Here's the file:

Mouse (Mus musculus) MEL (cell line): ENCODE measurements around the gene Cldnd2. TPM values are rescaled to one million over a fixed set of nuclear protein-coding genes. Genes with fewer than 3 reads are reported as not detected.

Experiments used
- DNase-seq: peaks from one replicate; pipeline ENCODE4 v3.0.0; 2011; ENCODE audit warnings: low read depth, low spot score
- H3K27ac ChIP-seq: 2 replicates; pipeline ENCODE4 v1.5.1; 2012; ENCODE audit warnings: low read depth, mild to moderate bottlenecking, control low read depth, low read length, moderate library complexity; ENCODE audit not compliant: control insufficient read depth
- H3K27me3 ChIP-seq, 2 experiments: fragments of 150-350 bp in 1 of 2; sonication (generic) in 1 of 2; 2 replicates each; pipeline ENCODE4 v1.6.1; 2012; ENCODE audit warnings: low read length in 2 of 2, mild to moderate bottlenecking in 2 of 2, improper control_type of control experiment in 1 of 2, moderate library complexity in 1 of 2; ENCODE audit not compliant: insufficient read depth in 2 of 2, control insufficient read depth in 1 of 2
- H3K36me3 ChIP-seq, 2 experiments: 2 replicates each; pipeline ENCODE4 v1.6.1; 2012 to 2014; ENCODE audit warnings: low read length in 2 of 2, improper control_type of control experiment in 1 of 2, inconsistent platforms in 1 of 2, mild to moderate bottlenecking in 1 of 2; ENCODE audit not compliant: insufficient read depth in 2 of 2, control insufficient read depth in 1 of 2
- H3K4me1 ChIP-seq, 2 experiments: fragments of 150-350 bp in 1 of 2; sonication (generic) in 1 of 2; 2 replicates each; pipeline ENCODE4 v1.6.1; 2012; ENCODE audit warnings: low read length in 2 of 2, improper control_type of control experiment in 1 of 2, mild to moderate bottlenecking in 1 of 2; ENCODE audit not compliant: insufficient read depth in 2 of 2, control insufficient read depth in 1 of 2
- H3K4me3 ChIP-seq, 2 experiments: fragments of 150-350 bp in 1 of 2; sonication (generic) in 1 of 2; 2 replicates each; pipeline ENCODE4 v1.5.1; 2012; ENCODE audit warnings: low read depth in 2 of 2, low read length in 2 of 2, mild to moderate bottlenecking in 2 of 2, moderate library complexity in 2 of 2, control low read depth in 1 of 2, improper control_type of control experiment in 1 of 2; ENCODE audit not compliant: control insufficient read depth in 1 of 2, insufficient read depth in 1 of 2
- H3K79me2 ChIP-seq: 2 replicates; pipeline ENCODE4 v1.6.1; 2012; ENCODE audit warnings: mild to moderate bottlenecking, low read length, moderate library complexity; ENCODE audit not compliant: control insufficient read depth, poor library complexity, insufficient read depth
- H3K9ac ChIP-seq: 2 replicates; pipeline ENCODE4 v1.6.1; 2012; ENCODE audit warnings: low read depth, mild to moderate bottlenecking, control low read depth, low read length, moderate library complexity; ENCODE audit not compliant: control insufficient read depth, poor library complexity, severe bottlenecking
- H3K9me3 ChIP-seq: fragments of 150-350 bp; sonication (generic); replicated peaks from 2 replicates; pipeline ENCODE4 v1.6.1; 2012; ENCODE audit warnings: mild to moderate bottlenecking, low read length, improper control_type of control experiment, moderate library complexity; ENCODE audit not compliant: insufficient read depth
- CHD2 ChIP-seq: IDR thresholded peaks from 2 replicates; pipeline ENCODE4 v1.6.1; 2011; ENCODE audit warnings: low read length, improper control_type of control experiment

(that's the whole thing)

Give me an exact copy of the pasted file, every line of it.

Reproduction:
Mouse (Mus musculus) MEL (cell line): ENCODE measurements around the gene Cldnd2. TPM values are rescaled to one million over a fixed set of nuclear protein-coding genes. Genes with fewer than 3 reads are reported as not detected.

Experiments used
- DNase-seq: peaks from one replicate; pipeline ENCODE4 v3.0.0; 2011; ENCODE audit warnings: low read depth, low spot score
- H3K27ac ChIP-seq: 2 replicates; pipeline ENCODE4 v1.5.1; 2012; ENCODE audit warnings: low read depth, mild to moderate bottlenecking, control low read depth, low read length, moderate library complexity; ENCODE audit not compliant: control insufficient read depth
- H3K27me3 ChIP-seq, 2 experiments: fragments of 150-350 bp in 1 of 2; sonication (generic) in 1 of 2; 2 replicates each; pipeline ENCODE4 v1.6.1; 2012; ENCODE audit warnings: low read length in 2 of 2, mild to moderate bottlenecking in 2 of 2, improper control_type of control experiment in 1 of 2, moderate library complexity in 1 of 2; ENCODE audit not compliant: insufficient read depth in 2 of 2, control insufficient read depth in 1 of 2
- H3K36me3 ChIP-seq, 2 experiments: 2 replicates each; pipeline ENCODE4 v1.6.1; 2012 to 2014; ENCODE audit warnings: low read length in 2 of 2, improper control_type of control experiment in 1 of 2, inconsistent platforms in 1 of 2, mild to moderate bottlenecking in 1 of 2; ENCODE audit not compliant: insufficient read depth in 2 of 2, control insufficient read depth in 1 of 2
- H3K4me1 ChIP-seq, 2 experiments: fragments of 150-350 bp in 1 of 2; sonication (generic) in 1 of 2; 2 replicates each; pipeline ENCODE4 v1.6.1; 2012; ENCODE audit warnings: low read length in 2 of 2, improper control_type of control experiment in 1 of 2, mild to moderate bottlenecking in 1 of 2; ENCODE audit not compliant: insufficient read depth in 2 of 2, control insufficient read depth in 1 of 2
- H3K4me3 ChIP-seq, 2 experiments: fragments of 150-350 bp in 1 of 2; sonication (generic) in 1 of 2; 2 replicates each; pipeline ENCODE4 v1.5.1; 2012; ENCODE audit warnings: low read depth in 2 of 2, low read length in 2 of 2, mild to moderate bottlenecking in 2 of 2, moderate library complexity in 2 of 2, control low read depth in 1 of 2, improper control_type of control experiment in 1 of 2; ENCODE audit not compliant: control insufficient read depth in 1 of 2, insufficient read depth in 1 of 2
- H3K79me2 ChIP-seq: 2 replicates; pipeline ENCODE4 v1.6.1; 2012; ENCODE audit warnings: mild to moderate bottlenecking, low read length, moderate library complexity; ENCODE audit not compliant: control insufficient read depth, poor library complexity, insufficient read depth
- H3K9ac ChIP-seq: 2 replicates; pipeline ENCODE4 v1.6.1; 2012; ENCODE audit warnings: low read depth, mild to moderate bottlenecking, control low read depth, low read length, moderate library complexity; ENCODE audit not compliant: control insufficient read depth, poor library complexity, severe bottlenecking
- H3K9me3 ChIP-seq: fragments of 150-350 bp; sonication (generic); replicated peaks from 2 replicates; pipeline ENCODE4 v1.6.1; 2012; ENCODE audit warnings: mild to moderate bottlenecking, low read length, improper control_type of control experiment, moderate library complexity; ENCODE audit not compliant: insufficient read depth
- CHD2 ChIP-seq: IDR thresholded peaks from 2 replicates; pipeline ENCODE4 v1.6.1; 2011; ENCODE audit warnings: low read length, improper control_type of control experiment